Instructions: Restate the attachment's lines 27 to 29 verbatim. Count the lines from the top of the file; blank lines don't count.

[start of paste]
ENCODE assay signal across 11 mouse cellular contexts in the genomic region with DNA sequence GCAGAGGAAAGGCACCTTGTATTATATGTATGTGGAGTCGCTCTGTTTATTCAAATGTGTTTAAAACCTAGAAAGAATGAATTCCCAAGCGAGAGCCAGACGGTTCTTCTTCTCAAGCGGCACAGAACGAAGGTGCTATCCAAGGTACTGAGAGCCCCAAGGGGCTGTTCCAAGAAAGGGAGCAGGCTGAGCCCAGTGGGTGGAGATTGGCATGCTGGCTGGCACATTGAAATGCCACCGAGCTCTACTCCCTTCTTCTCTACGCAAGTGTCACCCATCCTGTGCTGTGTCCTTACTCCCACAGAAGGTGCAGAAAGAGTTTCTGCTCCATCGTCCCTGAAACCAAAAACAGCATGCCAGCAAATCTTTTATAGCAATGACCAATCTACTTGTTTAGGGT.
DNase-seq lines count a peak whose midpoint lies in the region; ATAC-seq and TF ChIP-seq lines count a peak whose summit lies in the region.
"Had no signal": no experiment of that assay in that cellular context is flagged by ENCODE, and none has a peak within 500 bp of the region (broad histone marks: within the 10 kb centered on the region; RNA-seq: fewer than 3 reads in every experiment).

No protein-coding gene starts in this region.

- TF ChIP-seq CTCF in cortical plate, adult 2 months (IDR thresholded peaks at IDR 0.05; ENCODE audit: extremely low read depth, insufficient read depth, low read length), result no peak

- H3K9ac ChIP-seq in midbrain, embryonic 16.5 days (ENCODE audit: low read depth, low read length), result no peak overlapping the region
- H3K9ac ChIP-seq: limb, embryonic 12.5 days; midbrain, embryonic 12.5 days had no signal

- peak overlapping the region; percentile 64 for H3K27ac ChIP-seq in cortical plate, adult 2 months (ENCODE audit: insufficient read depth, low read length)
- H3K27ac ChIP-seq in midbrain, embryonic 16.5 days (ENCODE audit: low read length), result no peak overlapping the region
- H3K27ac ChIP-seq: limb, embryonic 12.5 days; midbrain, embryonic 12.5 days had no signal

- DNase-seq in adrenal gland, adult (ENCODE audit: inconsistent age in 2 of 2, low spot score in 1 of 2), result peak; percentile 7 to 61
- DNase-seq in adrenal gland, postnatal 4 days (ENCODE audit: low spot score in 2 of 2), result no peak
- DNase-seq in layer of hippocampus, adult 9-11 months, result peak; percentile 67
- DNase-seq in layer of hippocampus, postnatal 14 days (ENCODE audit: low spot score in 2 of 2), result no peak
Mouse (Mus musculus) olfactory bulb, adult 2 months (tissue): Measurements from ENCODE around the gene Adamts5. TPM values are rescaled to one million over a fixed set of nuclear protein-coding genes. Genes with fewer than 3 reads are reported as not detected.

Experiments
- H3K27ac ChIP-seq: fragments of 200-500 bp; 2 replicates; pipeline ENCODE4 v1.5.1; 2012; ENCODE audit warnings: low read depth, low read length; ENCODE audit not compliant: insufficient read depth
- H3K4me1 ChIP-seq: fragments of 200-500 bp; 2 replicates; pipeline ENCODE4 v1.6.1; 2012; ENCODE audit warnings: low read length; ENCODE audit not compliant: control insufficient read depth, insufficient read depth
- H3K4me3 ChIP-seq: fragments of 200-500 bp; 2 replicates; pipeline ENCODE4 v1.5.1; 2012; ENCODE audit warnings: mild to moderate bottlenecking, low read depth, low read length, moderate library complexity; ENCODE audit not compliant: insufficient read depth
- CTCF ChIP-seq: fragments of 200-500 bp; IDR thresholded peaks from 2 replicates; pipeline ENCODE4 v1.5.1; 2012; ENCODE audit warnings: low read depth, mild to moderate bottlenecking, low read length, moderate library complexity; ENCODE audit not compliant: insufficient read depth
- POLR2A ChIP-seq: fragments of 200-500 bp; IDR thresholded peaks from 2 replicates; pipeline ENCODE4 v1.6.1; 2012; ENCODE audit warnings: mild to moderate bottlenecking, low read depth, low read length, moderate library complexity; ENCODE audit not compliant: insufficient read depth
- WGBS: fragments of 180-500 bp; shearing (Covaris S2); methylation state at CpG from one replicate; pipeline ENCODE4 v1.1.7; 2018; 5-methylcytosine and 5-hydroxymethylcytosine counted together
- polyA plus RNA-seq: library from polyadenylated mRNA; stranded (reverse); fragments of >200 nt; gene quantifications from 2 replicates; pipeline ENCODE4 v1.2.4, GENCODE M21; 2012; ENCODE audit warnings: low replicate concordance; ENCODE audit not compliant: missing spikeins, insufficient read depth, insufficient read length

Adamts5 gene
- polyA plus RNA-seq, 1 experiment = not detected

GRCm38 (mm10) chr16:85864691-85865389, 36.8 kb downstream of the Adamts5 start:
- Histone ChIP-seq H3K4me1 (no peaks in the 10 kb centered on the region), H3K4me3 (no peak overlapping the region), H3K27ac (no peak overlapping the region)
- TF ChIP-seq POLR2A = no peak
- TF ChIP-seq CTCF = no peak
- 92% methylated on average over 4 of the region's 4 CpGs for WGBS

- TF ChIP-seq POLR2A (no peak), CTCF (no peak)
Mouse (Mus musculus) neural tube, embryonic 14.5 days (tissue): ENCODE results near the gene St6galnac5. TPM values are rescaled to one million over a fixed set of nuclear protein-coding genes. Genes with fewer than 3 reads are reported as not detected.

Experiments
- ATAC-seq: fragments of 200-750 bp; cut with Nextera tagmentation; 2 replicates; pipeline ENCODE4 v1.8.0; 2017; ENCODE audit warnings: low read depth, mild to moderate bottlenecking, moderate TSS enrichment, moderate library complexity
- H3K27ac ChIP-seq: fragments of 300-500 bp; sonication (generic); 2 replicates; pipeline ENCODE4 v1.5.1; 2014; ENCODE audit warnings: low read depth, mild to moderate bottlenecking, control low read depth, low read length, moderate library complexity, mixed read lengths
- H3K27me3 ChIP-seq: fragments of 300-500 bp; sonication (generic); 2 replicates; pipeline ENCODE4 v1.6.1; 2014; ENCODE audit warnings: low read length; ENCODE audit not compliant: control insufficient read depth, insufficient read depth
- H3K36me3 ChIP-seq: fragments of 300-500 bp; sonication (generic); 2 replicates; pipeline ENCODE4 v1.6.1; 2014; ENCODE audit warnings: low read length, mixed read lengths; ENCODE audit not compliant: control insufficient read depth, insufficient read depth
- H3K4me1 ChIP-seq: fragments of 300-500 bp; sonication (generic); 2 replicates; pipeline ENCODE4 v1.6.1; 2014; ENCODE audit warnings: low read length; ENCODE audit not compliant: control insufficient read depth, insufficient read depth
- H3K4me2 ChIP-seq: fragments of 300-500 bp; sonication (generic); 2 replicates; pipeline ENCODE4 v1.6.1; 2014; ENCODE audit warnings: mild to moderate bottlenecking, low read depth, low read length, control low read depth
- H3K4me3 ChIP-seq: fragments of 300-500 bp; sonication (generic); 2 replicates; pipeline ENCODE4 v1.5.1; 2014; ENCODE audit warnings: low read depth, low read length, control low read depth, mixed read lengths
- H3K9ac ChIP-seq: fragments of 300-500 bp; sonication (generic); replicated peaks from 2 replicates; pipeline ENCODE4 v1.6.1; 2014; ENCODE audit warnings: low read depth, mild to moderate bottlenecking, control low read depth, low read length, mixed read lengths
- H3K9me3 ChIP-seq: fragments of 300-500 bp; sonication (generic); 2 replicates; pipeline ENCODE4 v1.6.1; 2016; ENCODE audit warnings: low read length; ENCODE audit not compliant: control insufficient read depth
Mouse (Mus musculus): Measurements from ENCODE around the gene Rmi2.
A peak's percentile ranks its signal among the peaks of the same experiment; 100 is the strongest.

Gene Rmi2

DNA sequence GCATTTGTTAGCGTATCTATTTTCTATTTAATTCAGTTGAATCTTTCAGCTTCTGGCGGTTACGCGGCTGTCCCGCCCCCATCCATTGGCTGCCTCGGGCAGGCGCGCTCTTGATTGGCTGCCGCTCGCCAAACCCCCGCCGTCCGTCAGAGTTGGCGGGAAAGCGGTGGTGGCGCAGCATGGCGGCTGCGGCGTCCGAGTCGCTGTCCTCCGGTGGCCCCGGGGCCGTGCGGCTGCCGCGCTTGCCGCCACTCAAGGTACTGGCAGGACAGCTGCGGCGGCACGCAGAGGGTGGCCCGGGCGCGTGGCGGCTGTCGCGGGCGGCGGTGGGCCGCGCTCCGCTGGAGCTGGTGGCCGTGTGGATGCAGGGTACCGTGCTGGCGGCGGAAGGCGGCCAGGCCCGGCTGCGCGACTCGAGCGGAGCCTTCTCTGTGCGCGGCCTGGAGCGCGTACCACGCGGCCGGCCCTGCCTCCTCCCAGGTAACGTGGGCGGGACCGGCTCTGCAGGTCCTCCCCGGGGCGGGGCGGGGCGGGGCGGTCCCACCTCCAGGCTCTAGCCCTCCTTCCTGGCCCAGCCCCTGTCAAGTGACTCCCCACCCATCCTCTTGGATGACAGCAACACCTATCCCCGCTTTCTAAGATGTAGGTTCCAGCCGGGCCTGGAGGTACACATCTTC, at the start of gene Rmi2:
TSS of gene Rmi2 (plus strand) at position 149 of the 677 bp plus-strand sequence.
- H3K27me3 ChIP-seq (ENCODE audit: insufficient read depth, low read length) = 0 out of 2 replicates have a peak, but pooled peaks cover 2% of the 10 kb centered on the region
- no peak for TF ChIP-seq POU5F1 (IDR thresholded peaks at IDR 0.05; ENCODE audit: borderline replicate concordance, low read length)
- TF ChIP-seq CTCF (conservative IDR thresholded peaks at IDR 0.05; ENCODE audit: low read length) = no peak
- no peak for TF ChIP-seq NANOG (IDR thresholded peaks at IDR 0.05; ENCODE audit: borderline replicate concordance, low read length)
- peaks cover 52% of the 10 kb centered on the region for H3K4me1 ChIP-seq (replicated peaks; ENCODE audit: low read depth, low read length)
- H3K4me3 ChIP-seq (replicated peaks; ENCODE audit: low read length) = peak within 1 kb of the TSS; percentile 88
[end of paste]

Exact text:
- Histone ChIP-seq H3K4me1 (no peaks in the 10 kb centered on the region), H3K4me3 (no peak overlapping the region), H3K27ac (no peak overlapping the region)
- TF ChIP-seq POLR2A = no peak
- TF ChIP-seq CTCF = no peak